Woody Johnson met with Jets' brass on Tuesday to discuss season

Jets owner Woody Johnson watches practice during the

Jets owner Woody Johnson watches practice during the first day of minicamp in Florham Park, N.J. (June 14, 2010) Photo Credit: AP

advertisement | advertise on newsday

Jets owner Woody Johnson interacts with players, coaches and front-office executives on a regular basis, but this time it was different. Deeply concerned about the direction of the team after a 3-6 start, Johnson called in all the key members of his football operation Tuesday to discuss ways to turn the season around.

He and team president Neil Glat met for about 45 minutes with general manager Mike Tannenbaum, coach Rex Ryan, offensive coordinator Tony Sparano, defensive coordinator Mike Pettine and special-teams coordinator Mike Westhoff at the team's practice facility in Florham Park, N.J., in an effort to get the team headed in the right direction.

A team spokesman confirmed to Newsday Saturday that the meeting took place, although he declined to be more specific about the details of the gathering. Public relations director Bruce Speight said Johnson met to "discuss how we can improve our performance moving forward." Speight also said the tone of the meeting was "calm and constructive."

Johnson is not believed to have issued any sort of ultimatum to anyone in the meeting.

A day after the sit-down, more controversy rained down on the team when a Daily News article quoted several players and team officials anonymously criticizing backup quarterback Tim Tebow. It was uncertain when those comments were made and by whom, although the only person quoted in the story, left guard Matt Slauson, said his comments were from an interview as far back as late in training camp.

Johnson told reporters on Thursday that he is extremely frustrated by the team's results. He did not tell reporters about the sit-down with his staff on Tuesday. Johnson said he is optimistic that the Jets can turn things around, starting with Sunday's game against the Rams in St. Louis.

"We're 3-6 right now, but I'm going into this game optimistically [that] we're going to win it, as I've been all season and the last 13 seasons, really," said Johnson, who purchased the Jets in 2000. "[We're] in a lot of pain this week, again for losing this game . It's a miserable experience for us, for the team, for me, I know for our fans, people in the media as well. This is a tough thing to lose any game, particularly as many games as we've lost this year. [It's] very, very tough and painful."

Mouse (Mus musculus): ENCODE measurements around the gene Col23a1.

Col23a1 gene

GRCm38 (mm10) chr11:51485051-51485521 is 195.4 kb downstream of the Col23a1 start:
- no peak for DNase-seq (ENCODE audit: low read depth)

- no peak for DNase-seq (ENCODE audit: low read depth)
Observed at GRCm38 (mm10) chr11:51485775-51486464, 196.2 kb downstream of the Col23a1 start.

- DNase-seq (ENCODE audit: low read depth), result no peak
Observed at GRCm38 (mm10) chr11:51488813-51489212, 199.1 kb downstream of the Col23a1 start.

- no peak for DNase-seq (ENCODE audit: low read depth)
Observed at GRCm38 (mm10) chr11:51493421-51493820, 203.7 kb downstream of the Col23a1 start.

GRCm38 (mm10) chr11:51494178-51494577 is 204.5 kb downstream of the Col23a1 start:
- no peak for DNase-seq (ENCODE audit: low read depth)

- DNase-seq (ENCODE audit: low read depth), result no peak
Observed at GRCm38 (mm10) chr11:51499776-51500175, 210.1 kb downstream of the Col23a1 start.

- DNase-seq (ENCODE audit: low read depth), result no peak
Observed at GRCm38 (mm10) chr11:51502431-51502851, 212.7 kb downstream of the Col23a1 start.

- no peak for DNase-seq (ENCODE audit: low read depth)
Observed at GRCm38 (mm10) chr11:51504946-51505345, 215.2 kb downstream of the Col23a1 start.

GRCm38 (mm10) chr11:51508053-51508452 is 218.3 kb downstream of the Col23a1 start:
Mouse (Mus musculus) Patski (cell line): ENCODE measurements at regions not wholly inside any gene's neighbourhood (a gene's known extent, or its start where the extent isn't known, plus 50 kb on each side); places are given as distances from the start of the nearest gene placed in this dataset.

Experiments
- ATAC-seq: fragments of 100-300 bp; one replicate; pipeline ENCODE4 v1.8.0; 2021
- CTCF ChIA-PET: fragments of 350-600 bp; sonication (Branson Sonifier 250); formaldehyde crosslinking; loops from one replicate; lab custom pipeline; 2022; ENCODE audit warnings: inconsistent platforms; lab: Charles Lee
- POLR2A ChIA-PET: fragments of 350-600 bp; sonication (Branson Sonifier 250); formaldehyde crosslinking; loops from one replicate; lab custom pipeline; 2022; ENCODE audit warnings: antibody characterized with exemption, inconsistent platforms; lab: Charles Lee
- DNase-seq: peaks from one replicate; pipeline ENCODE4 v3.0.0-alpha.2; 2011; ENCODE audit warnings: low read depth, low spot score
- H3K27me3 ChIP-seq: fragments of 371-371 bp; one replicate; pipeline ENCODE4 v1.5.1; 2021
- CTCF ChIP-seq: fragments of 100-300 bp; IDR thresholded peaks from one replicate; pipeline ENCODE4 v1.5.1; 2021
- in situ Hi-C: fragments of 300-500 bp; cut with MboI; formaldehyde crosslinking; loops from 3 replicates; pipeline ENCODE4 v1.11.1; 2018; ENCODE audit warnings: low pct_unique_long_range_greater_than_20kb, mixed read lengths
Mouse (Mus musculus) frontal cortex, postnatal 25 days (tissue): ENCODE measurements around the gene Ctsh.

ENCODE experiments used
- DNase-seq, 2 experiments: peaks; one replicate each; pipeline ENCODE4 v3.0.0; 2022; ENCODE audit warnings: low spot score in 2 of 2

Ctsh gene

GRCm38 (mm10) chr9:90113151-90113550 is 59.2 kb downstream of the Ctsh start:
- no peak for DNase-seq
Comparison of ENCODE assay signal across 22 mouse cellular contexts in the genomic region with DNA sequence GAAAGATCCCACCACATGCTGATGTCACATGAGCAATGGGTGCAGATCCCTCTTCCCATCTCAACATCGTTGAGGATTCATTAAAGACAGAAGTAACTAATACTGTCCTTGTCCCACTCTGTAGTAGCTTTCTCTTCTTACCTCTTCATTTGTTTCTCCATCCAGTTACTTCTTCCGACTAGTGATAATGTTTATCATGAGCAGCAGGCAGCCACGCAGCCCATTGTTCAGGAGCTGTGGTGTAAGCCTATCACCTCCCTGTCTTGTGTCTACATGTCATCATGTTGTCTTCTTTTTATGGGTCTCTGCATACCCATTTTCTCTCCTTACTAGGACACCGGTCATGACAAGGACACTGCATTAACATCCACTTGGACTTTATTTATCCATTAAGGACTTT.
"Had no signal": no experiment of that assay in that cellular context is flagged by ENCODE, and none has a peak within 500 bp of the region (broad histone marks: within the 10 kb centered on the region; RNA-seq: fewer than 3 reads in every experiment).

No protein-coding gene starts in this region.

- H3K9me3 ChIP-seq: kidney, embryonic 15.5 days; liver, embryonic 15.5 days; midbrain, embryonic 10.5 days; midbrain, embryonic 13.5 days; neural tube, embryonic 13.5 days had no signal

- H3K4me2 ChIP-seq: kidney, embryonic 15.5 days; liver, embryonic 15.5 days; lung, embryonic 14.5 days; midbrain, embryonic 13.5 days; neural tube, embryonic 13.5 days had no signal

advertisement | advertise on newsday

Johnson refuted the idea that he was behind the move to bring in Tebow as a way to promote sales of personal seat licenses (PSLs) and said the decision to trade for the Broncos quarterback was a collective one that involved Ryan and Tannenbaum.

"You guys have been accusing me with this phony story about me being more concerned with PSLs or cash or something else," Johnson said. "Listen, my job, one, two, and three, is to win games. That's why I got into football to begin with is to win games. It's not to sell PSLs or anything else.

"My job is to win games, that's where my passion is, that's what I want to do, that's why I'm spending all this time in this organization. It's not to sell PSLs or to sell hot dogs. It's to win games. That's my job, I take it very seriously, the coaches take it seriously and the players take it seriously. It doesn't have anything to do with that phony argument."

Johnson said he was upset by the negative criticism but downplayed the use of anonymous quotes to describe Tebow.

"Let me tell you something about anonymous guys," he said. "Anybody that's anonymous has no credibility. Anonymous people don't speak for the New York Jets. They really don't.

"I'm out here every day talking to players, looking at players, talking to the coaches, meeting with the coaches and the players, so I think I'm a reasonably good judge -- I'm not a coach, but I've been around this for 13 years now -- of what's going on. I see this team as really tight-knit.

"Maybe it's because of the stories that have been circulating recently, the unfair criticism and the anonymous criticism particularly, which is kind of cowardly, in my opinion. Put your name on it. If you have a criticism, hey, stand up and we'll be glad to talk to you about it."

Subscribe to Newsday’s sports newsletter for stories, photos and videos about your favorite New York teams plus national sports news and events.


Newsday.com now uses Facebook for our comment boards. Please read our guidelines and connect your Facebook account to comment.

You also may be interested in: